Interaction of small mobile stacking fault tetrahedra with free surfaces, dislocations, and interfaces in Cu and Cu-Nb
E Martinez and BP Uberuaga and IJ Beyerlein, PHYSICAL REVIEW B, 93, 054105 (2016).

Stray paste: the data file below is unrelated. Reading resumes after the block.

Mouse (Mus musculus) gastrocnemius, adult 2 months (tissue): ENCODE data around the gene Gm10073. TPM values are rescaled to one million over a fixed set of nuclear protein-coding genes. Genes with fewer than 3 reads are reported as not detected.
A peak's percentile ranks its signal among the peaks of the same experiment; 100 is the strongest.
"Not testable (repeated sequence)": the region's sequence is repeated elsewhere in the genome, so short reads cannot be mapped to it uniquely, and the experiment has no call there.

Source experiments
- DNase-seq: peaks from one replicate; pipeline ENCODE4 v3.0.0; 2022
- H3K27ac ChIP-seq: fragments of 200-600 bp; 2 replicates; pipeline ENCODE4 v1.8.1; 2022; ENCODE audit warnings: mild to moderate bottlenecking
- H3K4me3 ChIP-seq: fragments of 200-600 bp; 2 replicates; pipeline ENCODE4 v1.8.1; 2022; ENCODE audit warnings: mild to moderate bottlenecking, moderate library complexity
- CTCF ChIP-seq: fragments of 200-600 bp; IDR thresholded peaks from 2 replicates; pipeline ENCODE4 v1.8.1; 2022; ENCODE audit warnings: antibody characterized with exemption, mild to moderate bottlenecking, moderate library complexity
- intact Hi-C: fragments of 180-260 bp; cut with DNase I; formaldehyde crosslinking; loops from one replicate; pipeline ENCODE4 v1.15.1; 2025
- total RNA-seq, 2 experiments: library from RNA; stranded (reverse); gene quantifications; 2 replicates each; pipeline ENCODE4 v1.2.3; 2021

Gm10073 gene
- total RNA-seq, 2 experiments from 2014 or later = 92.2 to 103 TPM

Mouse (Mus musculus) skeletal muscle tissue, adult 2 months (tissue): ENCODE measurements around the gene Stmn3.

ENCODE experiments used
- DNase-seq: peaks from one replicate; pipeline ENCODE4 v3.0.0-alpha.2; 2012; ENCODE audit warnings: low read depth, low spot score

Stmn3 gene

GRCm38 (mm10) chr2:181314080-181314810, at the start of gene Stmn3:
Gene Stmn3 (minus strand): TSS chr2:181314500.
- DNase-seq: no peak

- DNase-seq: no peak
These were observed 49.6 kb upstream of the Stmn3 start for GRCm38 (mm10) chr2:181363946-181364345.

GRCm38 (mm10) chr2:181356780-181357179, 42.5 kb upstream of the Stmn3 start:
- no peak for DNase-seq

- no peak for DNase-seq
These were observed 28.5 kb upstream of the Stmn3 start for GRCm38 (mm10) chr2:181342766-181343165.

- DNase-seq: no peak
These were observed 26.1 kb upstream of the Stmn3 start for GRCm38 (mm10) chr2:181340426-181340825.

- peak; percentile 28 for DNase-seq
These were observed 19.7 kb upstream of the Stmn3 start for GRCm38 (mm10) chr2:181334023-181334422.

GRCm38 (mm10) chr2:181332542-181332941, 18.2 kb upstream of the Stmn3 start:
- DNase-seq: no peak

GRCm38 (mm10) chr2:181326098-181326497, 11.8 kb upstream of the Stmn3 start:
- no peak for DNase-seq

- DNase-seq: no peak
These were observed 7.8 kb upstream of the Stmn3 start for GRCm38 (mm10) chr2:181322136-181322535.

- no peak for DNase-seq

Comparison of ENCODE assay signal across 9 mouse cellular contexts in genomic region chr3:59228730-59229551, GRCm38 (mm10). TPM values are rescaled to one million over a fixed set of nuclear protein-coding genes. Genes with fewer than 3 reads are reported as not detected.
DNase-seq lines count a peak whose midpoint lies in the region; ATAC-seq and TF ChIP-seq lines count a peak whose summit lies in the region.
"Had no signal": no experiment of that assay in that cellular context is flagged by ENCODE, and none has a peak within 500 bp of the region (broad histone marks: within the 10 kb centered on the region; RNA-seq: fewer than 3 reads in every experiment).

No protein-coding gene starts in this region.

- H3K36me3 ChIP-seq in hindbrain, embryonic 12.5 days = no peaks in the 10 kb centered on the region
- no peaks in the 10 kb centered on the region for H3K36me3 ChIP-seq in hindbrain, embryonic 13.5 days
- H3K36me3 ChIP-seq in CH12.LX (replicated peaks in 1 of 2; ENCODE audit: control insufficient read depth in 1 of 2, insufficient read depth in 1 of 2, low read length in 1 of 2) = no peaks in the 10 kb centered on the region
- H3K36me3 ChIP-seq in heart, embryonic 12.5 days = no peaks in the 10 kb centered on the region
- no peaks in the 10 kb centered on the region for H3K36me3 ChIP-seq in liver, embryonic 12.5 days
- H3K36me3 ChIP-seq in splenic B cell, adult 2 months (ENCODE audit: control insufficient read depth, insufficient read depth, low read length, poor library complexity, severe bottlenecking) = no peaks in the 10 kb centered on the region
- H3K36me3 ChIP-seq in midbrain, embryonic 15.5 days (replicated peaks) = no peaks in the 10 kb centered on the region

The presence of stacking fault tetrahedra (SFTs) in face-centered-cubic metals substantially modifies the material response to external loading. These defects are extremely stable with increasing energetic stability as they grow in size. At the sizes visible within a transmission electron microscope, they appear nearly immobile. We have recently shown that these defects might indeed migrate, with defective SFTs exhibiting particularly high mobilities. In this paper, using molecular dynamics, we show how mobile SFTs interact with various types of extended defects, including free surfaces, dislocations, and interfaces in Cu and Cu-Nb systems. We observe a direct relation between the energetics of a single vacancy interacting with each external defect and the propensity for the SFT to be absorbed. Finally, using mesoscale modeling, we show how the fact that SFTs can migrate influences the system evolution and potentially important observables of interest such as the void denuded zones around defect sinks.
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